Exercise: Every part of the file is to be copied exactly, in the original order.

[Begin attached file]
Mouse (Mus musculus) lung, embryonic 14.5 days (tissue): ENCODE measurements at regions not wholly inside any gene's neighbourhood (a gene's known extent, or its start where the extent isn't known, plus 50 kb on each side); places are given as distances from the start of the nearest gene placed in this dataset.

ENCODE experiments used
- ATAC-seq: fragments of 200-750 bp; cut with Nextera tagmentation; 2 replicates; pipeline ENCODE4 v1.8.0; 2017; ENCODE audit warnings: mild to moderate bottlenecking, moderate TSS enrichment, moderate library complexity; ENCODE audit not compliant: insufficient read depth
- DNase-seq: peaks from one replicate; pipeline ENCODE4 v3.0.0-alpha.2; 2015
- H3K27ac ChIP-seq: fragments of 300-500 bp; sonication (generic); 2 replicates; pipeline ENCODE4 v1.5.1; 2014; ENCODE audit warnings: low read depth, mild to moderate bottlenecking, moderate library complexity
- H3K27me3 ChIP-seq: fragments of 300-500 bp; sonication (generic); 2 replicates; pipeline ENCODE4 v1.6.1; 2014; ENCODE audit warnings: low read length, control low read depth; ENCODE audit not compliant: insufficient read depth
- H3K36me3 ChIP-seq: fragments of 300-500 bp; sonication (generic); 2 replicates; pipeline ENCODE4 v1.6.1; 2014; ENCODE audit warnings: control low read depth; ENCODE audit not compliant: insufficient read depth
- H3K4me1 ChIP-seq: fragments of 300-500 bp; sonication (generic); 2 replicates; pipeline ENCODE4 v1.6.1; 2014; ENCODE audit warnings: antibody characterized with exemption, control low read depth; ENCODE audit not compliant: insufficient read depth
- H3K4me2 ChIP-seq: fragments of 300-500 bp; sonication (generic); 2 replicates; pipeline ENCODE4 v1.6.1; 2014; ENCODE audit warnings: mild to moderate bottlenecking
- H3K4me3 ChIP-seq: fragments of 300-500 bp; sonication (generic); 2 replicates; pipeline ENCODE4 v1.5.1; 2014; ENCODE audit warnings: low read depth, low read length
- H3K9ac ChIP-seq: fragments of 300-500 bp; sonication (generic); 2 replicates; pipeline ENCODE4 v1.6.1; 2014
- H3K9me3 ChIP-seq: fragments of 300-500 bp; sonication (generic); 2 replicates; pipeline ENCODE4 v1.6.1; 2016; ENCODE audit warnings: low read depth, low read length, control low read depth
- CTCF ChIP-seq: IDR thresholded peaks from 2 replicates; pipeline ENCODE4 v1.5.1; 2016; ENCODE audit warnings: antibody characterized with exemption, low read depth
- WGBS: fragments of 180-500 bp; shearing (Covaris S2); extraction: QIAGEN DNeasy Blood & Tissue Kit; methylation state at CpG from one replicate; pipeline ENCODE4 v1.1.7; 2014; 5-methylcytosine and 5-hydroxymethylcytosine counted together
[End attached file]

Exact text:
Mouse (Mus musculus) lung, embryonic 14.5 days (tissue): ENCODE measurements at regions not wholly inside any gene's neighbourhood (a gene's known extent, or its start where the extent isn't known, plus 50 kb on each side); places are given as distances from the start of the nearest gene placed in this dataset.

ENCODE experiments used
- ATAC-seq: fragments of 200-750 bp; cut with Nextera tagmentation; 2 replicates; pipeline ENCODE4 v1.8.0; 2017; ENCODE audit warnings: mild to moderate bottlenecking, moderate TSS enrichment, moderate library complexity; ENCODE audit not compliant: insufficient read depth
- DNase-seq: peaks from one replicate; pipeline ENCODE4 v3.0.0-alpha.2; 2015
- H3K27ac ChIP-seq: fragments of 300-500 bp; sonication (generic); 2 replicates; pipeline ENCODE4 v1.5.1; 2014; ENCODE audit warnings: low read depth, mild to moderate bottlenecking, moderate library complexity
- H3K27me3 ChIP-seq: fragments of 300-500 bp; sonication (generic); 2 replicates; pipeline ENCODE4 v1.6.1; 2014; ENCODE audit warnings: low read length, control low read depth; ENCODE audit not compliant: insufficient read depth
- H3K36me3 ChIP-seq: fragments of 300-500 bp; sonication (generic); 2 replicates; pipeline ENCODE4 v1.6.1; 2014; ENCODE audit warnings: control low read depth; ENCODE audit not compliant: insufficient read depth
- H3K4me1 ChIP-seq: fragments of 300-500 bp; sonication (generic); 2 replicates; pipeline ENCODE4 v1.6.1; 2014; ENCODE audit warnings: antibody characterized with exemption, control low read depth; ENCODE audit not compliant: insufficient read depth
- H3K4me2 ChIP-seq: fragments of 300-500 bp; sonication (generic); 2 replicates; pipeline ENCODE4 v1.6.1; 2014; ENCODE audit warnings: mild to moderate bottlenecking
- H3K4me3 ChIP-seq: fragments of 300-500 bp; sonication (generic); 2 replicates; pipeline ENCODE4 v1.5.1; 2014; ENCODE audit warnings: low read depth, low read length
- H3K9ac ChIP-seq: fragments of 300-500 bp; sonication (generic); 2 replicates; pipeline ENCODE4 v1.6.1; 2014
- H3K9me3 ChIP-seq: fragments of 300-500 bp; sonication (generic); 2 replicates; pipeline ENCODE4 v1.6.1; 2016; ENCODE audit warnings: low read depth, low read length, control low read depth
- CTCF ChIP-seq: IDR thresholded peaks from 2 replicates; pipeline ENCODE4 v1.5.1; 2016; ENCODE audit warnings: antibody characterized with exemption, low read depth
- WGBS: fragments of 180-500 bp; shearing (Covaris S2); extraction: QIAGEN DNeasy Blood & Tissue Kit; methylation state at CpG from one replicate; pipeline ENCODE4 v1.1.7; 2014; 5-methylcytosine and 5-hydroxymethylcytosine counted together